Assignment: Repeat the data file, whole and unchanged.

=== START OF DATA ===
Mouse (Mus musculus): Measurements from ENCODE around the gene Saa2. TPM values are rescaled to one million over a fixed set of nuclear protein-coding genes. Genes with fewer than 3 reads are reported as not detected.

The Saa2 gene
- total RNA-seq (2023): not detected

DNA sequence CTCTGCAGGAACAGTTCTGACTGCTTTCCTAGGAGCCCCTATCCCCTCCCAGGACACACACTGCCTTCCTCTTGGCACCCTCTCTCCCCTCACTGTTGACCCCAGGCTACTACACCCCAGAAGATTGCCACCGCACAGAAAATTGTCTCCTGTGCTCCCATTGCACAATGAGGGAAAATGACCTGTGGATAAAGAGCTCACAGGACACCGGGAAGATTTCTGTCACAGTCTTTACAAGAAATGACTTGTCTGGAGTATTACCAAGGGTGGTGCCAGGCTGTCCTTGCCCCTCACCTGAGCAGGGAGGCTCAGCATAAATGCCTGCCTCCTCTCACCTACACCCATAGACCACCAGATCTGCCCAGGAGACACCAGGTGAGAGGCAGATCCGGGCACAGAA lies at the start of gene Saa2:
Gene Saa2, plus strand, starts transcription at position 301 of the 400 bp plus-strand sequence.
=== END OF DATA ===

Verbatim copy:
Mouse (Mus musculus): Measurements from ENCODE around the gene Saa2. TPM values are rescaled to one million over a fixed set of nuclear protein-coding genes. Genes with fewer than 3 reads are reported as not detected.

The Saa2 gene
- total RNA-seq (2023): not detected

DNA sequence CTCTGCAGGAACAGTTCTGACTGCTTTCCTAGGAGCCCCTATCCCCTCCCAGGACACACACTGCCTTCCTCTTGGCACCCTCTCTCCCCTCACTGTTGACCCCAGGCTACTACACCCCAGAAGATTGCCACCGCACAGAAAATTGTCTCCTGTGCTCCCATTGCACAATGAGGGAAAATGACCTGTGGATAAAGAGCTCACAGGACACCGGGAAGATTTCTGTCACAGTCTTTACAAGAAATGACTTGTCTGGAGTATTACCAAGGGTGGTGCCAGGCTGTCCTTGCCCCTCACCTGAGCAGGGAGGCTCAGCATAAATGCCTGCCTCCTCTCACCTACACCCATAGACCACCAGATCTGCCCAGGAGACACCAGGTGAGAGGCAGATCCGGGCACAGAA lies at the start of gene Saa2:
Gene Saa2, plus strand, starts transcription at position 301 of the 400 bp plus-strand sequence.